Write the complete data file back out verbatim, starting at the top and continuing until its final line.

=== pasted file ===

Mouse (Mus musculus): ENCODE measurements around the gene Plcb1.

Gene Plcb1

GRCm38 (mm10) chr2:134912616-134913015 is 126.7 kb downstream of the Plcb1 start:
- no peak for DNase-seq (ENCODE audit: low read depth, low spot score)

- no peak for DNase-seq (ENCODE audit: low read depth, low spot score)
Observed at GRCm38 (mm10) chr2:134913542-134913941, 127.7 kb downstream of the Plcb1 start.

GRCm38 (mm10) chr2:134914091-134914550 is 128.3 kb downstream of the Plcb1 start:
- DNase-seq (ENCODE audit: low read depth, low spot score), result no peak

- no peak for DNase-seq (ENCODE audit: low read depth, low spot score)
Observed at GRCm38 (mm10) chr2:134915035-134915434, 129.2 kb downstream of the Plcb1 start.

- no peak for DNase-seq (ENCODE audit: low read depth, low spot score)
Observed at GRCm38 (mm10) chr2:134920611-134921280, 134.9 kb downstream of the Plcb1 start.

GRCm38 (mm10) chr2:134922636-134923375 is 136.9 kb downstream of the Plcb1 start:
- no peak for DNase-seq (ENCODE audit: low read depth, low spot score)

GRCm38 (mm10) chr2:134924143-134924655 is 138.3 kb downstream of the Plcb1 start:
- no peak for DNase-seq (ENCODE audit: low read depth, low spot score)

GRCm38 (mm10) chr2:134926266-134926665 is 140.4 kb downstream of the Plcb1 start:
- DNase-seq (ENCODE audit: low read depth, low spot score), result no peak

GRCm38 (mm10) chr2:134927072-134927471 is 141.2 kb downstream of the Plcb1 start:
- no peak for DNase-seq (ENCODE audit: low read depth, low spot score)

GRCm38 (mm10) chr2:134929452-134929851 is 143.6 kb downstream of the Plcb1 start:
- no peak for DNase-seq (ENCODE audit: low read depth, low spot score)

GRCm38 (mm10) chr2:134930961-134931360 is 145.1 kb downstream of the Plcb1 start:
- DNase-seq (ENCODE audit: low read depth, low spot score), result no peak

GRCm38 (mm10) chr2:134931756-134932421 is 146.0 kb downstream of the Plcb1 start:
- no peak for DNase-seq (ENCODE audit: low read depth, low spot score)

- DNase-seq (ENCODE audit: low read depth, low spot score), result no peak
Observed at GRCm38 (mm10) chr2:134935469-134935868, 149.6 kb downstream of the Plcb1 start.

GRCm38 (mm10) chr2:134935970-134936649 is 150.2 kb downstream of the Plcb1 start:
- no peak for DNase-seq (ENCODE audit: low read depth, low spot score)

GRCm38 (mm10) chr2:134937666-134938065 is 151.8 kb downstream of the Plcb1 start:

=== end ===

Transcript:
Mouse (Mus musculus): ENCODE measurements around the gene Plcb1.

Gene Plcb1

GRCm38 (mm10) chr2:134912616-134913015 is 126.7 kb downstream of the Plcb1 start:
- no peak for DNase-seq (ENCODE audit: low read depth, low spot score)

- no peak for DNase-seq (ENCODE audit: low read depth, low spot score)
Observed at GRCm38 (mm10) chr2:134913542-134913941, 127.7 kb downstream of the Plcb1 start.

GRCm38 (mm10) chr2:134914091-134914550 is 128.3 kb downstream of the Plcb1 start:
- DNase-seq (ENCODE audit: low read depth, low spot score), result no peak

- no peak for DNase-seq (ENCODE audit: low read depth, low spot score)
Observed at GRCm38 (mm10) chr2:134915035-134915434, 129.2 kb downstream of the Plcb1 start.

- no peak for DNase-seq (ENCODE audit: low read depth, low spot score)
Observed at GRCm38 (mm10) chr2:134920611-134921280, 134.9 kb downstream of the Plcb1 start.

GRCm38 (mm10) chr2:134922636-134923375 is 136.9 kb downstream of the Plcb1 start:
- no peak for DNase-seq (ENCODE audit: low read depth, low spot score)

GRCm38 (mm10) chr2:134924143-134924655 is 138.3 kb downstream of the Plcb1 start:
- no peak for DNase-seq (ENCODE audit: low read depth, low spot score)

GRCm38 (mm10) chr2:134926266-134926665 is 140.4 kb downstream of the Plcb1 start:
- DNase-seq (ENCODE audit: low read depth, low spot score), result no peak

GRCm38 (mm10) chr2:134927072-134927471 is 141.2 kb downstream of the Plcb1 start:
- no peak for DNase-seq (ENCODE audit: low read depth, low spot score)

GRCm38 (mm10) chr2:134929452-134929851 is 143.6 kb downstream of the Plcb1 start:
- no peak for DNase-seq (ENCODE audit: low read depth, low spot score)

GRCm38 (mm10) chr2:134930961-134931360 is 145.1 kb downstream of the Plcb1 start:
- DNase-seq (ENCODE audit: low read depth, low spot score), result no peak

GRCm38 (mm10) chr2:134931756-134932421 is 146.0 kb downstream of the Plcb1 start:
- no peak for DNase-seq (ENCODE audit: low read depth, low spot score)

- DNase-seq (ENCODE audit: low read depth, low spot score), result no peak
Observed at GRCm38 (mm10) chr2:134935469-134935868, 149.6 kb downstream of the Plcb1 start.

GRCm38 (mm10) chr2:134935970-134936649 is 150.2 kb downstream of the Plcb1 start:
- no peak for DNase-seq (ENCODE audit: low read depth, low spot score)

GRCm38 (mm10) chr2:134937666-134938065 is 151.8 kb downstream of the Plcb1 start: